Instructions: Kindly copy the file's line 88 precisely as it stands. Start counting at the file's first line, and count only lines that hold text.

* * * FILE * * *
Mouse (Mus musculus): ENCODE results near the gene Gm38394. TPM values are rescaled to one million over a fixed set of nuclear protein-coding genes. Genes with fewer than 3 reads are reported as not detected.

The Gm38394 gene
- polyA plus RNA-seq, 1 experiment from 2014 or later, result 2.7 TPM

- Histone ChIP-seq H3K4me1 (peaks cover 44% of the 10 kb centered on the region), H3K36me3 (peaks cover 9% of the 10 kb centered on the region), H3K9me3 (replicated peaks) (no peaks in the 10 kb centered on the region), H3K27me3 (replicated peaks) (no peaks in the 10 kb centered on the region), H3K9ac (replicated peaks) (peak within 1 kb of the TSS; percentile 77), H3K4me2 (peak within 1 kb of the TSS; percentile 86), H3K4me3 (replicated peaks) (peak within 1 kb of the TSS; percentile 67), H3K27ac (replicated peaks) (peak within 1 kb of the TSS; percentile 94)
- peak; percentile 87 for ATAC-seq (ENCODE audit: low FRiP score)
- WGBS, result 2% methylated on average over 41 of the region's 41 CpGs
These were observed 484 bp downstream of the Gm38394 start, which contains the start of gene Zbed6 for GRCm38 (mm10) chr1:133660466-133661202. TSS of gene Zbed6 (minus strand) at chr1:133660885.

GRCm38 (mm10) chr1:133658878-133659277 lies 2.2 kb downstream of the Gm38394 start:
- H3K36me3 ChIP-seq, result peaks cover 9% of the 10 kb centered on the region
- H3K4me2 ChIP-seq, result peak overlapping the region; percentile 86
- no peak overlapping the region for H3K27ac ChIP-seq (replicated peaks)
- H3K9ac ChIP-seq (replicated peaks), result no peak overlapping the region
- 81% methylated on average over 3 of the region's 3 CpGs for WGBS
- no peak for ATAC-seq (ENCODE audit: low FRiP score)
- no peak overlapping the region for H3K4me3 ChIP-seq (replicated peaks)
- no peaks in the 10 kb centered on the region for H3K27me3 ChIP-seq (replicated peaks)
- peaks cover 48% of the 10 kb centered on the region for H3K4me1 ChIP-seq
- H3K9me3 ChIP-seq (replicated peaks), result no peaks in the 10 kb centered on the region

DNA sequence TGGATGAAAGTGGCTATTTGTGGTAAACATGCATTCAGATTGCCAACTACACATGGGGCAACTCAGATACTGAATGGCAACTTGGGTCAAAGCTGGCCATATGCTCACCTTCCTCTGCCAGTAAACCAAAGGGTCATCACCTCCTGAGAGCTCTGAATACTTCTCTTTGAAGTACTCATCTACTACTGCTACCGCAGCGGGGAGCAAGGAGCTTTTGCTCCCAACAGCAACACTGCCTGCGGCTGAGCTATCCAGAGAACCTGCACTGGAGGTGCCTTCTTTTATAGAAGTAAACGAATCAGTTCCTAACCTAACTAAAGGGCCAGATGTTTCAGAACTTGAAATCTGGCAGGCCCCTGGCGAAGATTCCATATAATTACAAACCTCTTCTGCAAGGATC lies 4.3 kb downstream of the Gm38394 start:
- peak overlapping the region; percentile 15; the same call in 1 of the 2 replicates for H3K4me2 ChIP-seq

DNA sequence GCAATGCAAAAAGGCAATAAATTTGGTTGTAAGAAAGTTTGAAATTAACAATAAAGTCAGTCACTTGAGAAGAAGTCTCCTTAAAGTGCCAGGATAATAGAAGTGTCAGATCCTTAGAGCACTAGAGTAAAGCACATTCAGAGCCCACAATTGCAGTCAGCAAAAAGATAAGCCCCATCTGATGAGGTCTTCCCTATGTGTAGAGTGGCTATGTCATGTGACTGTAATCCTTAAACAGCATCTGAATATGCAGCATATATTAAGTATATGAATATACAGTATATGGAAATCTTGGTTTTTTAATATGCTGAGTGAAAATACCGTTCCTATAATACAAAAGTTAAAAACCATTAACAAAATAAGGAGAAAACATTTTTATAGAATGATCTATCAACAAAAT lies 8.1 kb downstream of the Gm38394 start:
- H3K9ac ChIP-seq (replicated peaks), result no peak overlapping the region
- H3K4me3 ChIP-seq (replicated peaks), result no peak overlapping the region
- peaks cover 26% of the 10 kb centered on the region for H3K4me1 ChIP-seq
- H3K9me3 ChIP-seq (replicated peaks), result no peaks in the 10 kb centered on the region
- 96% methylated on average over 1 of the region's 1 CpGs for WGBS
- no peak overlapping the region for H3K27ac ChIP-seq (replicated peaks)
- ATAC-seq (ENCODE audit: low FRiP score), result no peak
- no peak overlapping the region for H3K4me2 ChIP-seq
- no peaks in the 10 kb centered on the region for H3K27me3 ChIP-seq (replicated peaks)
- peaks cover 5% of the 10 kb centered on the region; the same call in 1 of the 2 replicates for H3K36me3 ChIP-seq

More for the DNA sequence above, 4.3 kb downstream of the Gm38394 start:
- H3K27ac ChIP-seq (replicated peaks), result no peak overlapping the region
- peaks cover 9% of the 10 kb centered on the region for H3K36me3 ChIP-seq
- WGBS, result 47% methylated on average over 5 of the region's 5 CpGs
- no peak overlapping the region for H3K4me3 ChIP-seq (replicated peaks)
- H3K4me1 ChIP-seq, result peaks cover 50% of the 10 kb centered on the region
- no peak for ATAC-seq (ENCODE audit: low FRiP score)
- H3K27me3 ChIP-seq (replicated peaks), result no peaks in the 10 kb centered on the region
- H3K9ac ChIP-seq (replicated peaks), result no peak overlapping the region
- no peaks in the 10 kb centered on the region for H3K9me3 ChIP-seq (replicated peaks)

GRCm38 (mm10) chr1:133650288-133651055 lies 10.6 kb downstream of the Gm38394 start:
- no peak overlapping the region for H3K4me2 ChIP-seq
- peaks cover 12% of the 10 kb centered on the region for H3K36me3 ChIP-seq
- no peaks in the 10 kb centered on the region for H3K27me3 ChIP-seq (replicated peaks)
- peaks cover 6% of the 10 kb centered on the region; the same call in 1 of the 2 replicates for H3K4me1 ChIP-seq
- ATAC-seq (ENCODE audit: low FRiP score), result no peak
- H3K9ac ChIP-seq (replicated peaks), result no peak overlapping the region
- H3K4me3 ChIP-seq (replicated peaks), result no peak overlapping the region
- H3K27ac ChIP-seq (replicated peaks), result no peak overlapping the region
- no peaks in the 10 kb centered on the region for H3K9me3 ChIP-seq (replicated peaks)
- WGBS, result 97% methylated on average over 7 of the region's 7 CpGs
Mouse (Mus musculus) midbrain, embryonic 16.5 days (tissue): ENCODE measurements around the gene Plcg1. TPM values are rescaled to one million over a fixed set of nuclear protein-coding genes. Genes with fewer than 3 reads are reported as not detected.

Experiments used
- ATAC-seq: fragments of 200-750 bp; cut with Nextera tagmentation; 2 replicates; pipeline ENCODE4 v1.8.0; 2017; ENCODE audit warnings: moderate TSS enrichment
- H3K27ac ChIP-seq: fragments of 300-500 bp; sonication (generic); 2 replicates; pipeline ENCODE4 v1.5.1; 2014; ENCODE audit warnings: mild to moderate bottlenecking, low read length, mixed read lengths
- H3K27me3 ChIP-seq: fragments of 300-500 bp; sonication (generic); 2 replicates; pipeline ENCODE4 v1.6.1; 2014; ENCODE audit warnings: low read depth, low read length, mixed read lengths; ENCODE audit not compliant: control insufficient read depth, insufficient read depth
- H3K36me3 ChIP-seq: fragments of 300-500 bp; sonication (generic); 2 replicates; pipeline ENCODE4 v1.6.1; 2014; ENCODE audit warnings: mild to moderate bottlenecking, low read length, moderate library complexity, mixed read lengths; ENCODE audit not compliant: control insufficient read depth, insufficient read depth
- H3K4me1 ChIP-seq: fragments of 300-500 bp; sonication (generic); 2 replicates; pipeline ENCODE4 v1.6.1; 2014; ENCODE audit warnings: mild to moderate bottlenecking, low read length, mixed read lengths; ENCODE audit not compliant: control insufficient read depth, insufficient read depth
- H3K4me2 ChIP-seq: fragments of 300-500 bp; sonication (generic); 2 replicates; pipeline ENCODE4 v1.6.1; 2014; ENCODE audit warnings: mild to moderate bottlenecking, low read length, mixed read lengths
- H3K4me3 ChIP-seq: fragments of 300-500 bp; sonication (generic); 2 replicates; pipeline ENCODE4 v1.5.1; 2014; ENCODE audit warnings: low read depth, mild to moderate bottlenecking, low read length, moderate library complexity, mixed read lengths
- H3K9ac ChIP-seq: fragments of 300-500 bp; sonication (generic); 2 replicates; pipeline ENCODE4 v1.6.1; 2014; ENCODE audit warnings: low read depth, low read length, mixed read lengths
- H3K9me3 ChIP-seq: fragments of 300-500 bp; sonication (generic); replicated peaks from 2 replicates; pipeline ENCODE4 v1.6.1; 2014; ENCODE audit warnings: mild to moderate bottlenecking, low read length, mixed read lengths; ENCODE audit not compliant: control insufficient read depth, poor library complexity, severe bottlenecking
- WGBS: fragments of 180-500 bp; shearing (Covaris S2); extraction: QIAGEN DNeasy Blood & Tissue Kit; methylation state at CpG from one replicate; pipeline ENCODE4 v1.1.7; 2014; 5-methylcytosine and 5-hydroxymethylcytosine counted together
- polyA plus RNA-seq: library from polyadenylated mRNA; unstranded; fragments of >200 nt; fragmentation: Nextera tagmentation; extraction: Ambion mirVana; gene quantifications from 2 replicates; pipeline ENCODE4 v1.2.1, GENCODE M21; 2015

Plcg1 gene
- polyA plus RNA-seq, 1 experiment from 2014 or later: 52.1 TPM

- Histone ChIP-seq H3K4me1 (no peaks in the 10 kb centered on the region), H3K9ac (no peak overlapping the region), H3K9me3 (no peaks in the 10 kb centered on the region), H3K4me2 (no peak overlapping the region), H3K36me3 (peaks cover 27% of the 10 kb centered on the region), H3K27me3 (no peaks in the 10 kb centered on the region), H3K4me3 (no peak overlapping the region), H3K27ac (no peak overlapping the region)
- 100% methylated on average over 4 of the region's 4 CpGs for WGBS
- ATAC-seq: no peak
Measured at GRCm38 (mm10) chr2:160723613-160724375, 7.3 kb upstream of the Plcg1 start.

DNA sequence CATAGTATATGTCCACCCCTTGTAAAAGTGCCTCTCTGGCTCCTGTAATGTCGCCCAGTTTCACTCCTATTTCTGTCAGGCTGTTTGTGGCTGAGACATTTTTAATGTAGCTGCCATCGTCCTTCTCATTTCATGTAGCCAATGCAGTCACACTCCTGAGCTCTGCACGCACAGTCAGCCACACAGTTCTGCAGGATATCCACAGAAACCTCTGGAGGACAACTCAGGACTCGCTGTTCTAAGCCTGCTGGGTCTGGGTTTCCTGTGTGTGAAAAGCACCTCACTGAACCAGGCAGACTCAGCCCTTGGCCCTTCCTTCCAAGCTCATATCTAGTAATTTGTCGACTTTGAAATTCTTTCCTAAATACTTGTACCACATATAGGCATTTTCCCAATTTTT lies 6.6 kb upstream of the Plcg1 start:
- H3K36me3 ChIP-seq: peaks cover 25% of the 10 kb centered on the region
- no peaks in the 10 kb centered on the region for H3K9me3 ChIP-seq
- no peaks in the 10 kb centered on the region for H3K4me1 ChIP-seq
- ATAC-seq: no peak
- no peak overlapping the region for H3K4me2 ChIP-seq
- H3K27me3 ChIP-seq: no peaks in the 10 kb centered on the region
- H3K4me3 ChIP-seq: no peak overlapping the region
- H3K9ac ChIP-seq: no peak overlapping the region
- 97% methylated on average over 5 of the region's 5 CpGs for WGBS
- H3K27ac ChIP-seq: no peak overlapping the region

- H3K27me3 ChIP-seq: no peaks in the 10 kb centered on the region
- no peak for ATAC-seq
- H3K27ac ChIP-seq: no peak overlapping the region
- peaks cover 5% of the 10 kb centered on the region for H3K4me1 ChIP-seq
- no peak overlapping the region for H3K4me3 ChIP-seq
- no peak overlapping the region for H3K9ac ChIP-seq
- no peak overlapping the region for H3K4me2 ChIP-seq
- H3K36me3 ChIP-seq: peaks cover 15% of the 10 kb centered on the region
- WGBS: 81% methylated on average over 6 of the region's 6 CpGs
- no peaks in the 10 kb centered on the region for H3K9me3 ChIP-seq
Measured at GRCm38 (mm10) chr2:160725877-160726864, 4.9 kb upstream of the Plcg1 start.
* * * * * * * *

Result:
- no peak overlapping the region for H3K9ac ChIP-seq